With the Congress locked in negotiations with the government on many key legislation, including the Goods and Services Tax and private member Bills like the one on Andhra Pradesh, Congress president Sonia Gandhi has set up a high-powered parliamentary group to examine the legislative business of the government and help the party decide its stand. The idea is to ensure that the party puts up a coherent position on Bills.
Former finance minister P Chidambaram, who returned to Parliament after two years, has been made a member of the committee. The other members are Congress’s deputy leader in the Rajya Sabha, Anand Sharma, former union ministers Jairam Ramesh and K V Thomas and young MP Rajiv Satav. Thomas and Satav are members of the Lok Sabha. This is the first time Sonia has set up a formal mechanism to examine Bills.
Sources in the party said the move was as an attempt to “end adhocism” in the party’s response to key legislation. Significantly, Sonia’s letter said the group would “coordinate with party MPs in various parliamentary committees and ensure a coherent position is adopted by the party during relevant meetings.” The letter added: “ Based on the inputs of this group, party stand on legislative matters can be decided by Congress president, vice-president in consultation with leaders of the Lok Sabha and Rajya Sabha.” Thomas would be the informal convenor of the group. Sources said the decision to set up the group was decided at a meeting chaired by Sonia and attended by Rahul.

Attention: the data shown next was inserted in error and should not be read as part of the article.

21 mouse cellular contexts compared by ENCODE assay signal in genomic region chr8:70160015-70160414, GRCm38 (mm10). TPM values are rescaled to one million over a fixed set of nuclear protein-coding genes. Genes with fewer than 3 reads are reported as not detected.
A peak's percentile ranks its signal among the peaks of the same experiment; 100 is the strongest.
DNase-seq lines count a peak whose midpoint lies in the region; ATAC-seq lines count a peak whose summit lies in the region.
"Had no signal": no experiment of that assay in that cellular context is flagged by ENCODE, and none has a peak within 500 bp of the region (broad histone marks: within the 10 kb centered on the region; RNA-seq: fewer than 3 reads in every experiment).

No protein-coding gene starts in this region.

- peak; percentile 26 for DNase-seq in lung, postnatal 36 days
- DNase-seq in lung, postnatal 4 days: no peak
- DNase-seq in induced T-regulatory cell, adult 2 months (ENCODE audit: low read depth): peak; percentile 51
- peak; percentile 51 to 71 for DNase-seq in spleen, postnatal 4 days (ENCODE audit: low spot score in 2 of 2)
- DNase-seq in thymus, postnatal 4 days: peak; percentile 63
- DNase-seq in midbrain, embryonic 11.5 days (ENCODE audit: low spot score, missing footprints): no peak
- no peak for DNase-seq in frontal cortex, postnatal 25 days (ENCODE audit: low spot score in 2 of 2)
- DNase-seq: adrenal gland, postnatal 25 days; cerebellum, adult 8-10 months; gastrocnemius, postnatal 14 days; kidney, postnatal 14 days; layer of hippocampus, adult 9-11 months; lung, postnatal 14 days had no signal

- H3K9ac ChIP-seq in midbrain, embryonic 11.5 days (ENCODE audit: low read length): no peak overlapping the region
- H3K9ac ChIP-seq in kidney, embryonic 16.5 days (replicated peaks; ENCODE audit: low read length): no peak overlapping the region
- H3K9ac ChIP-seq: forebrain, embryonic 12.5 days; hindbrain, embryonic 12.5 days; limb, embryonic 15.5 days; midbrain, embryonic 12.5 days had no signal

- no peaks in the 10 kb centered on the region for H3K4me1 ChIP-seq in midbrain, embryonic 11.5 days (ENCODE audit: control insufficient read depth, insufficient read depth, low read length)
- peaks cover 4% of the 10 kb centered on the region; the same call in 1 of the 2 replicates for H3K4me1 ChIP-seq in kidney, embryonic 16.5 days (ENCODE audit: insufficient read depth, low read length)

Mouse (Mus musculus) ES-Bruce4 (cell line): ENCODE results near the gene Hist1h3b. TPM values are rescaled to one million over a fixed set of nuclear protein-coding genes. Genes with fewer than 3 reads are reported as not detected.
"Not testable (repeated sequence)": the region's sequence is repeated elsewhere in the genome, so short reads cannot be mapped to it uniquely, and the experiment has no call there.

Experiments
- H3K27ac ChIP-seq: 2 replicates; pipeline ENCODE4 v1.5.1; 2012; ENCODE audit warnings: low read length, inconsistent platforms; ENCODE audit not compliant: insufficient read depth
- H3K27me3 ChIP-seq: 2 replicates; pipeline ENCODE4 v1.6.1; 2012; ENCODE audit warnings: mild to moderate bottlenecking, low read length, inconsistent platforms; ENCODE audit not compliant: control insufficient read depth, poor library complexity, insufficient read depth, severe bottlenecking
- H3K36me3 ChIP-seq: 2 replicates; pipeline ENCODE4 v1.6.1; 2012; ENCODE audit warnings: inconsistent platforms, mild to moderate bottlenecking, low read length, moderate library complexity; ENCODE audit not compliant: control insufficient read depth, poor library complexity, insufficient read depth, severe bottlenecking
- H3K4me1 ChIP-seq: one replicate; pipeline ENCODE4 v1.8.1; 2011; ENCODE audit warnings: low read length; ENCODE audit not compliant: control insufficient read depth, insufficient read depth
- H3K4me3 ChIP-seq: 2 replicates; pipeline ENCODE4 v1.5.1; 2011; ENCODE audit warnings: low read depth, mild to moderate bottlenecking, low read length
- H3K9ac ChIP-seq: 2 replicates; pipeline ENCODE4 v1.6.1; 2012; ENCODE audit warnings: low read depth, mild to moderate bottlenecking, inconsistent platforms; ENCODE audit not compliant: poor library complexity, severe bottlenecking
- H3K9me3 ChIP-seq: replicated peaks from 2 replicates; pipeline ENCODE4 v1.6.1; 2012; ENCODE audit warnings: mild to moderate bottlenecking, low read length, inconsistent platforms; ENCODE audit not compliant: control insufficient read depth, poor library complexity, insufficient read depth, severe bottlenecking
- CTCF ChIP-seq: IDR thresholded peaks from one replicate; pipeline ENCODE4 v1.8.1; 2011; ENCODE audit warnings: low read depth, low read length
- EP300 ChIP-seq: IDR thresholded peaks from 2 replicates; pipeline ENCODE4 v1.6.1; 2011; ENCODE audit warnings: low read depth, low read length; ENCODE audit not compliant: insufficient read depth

The stress on examining even private member Bills is interesting given the party had locked horns with the government, demanding voting on a private member Bill moved by its member in the Rajya Sabha, K V P Ramachandra Rao.
After stalling the government’s legislative agenda for the last two days, the Congress today relented and allowed discussion on The Compensatory Afforestation Fund Bill, 2016, after it became clear that the government would not agree to a vote on the Andhra Bill, arguing it falls in the category of money bills. Finance Minister Arun Jaitley had made it clear on Tuesday that the House cannot vote on a money Bill. Sources said that at a meeting of floor leaders convened by Rajya Sabha chairman Hamid Ansari to break the logjam, it was decided that the House would hold a discussion on providing a package to Andhra Pradesh.
Sources said while Congress had sought the discussion under Rule 167, which entails voting, the party would be satisfied if the debate ends in a House resolution which commits to honour the promises made by the UPA government while bifurcating the state. Sources in the Congress said the party was now resigned to the fate that the Bill would be declared a money Bill.